Look under the Teaching Resources section to find publications, including downloadable PDF files with guidelines for writing and using case studies in teaching.
March 16, 2010
Engaging Students through Problem-Based and Collaborative Learning Activities
Activities that actively engage students with course content, provide opportunities to practice and apply discipline-based skills, and enable students to collaborate with one another to encourage peer instruction are effective methods for improving student learning and connecting students with one another and their institution.
The Center for Teaching & Learning at Brigham Young University hosts a web page on collaborative learning in which 5 faculty members describe collaborative learning activities they use in their courses, discuss their rationale for using these strategies, and share their observations of the benefits for student learning. Individual videos are short (the longest is about 7 minutes long) and include videos of students engaged in the activities described.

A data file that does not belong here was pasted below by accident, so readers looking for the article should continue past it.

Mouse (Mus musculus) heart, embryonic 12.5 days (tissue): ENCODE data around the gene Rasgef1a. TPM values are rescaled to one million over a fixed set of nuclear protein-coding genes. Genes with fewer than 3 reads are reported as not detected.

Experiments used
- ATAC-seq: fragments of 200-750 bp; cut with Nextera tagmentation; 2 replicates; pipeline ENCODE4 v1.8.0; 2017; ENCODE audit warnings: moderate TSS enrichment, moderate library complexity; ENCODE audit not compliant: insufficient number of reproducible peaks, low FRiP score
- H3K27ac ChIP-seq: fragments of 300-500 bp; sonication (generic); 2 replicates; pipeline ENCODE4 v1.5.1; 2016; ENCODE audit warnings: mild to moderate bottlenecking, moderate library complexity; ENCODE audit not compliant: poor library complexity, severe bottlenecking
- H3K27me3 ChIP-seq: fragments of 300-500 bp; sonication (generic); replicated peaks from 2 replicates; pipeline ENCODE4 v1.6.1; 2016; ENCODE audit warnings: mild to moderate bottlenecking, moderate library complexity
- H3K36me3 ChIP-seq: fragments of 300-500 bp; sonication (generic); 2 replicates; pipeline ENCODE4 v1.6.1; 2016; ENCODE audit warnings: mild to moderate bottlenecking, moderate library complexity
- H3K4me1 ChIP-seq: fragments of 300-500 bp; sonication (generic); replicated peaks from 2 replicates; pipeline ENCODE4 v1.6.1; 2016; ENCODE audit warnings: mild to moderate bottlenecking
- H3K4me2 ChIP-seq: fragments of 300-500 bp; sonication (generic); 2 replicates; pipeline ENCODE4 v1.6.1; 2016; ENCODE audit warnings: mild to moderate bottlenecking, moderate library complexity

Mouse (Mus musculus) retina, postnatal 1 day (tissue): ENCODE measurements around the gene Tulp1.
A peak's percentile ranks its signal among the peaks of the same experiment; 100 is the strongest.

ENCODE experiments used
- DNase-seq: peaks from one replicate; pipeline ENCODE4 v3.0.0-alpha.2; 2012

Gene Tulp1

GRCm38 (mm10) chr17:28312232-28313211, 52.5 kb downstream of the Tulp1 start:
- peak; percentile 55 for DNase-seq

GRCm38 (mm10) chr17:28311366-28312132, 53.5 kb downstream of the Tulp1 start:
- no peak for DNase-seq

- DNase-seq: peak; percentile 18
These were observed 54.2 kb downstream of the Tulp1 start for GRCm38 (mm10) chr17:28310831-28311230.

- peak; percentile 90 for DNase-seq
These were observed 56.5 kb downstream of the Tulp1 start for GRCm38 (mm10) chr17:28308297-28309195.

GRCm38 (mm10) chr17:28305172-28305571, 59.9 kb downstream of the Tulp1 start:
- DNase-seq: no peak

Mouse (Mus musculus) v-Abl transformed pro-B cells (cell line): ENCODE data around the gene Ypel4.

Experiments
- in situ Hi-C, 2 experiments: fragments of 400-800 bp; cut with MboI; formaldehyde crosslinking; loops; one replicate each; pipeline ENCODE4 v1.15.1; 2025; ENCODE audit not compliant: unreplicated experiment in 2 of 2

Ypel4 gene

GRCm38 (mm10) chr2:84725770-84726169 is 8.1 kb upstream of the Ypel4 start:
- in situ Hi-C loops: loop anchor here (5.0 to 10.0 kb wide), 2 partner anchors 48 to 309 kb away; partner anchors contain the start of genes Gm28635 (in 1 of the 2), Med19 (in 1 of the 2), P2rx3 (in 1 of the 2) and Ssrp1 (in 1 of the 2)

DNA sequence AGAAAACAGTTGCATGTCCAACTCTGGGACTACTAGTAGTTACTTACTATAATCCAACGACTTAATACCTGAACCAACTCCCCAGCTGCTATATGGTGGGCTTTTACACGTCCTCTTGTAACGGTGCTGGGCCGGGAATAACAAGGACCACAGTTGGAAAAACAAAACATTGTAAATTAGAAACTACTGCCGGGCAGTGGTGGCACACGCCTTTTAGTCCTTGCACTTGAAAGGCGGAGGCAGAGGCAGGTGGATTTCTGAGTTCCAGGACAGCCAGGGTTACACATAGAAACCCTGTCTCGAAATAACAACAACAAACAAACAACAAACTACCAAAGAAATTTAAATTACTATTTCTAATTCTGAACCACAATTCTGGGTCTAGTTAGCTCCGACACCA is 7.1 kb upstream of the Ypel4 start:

Topics discussed in these videos include:
William Baker, Management Communication
Video describes collaborative learning strategies in a Business Communication course, including the use of teams, peer instruction, peer review, and a capstone project.
Deborah Hines, Nursing
Video describes problem-based learning activities with peer coaching in a clinical setting.
Matthew Mason, History
Video describes active learning strategies that engage students with primary resources and develop communication skills.
Video describes the use of a short writing activity at the beginning of class to promote student preparation for class and support in-class discussion.
Center for Teaching & Learning, Brigham Young University
Videos of faculty discussing their use of a collaborative learning strategy
Updated 03/05/12 cdw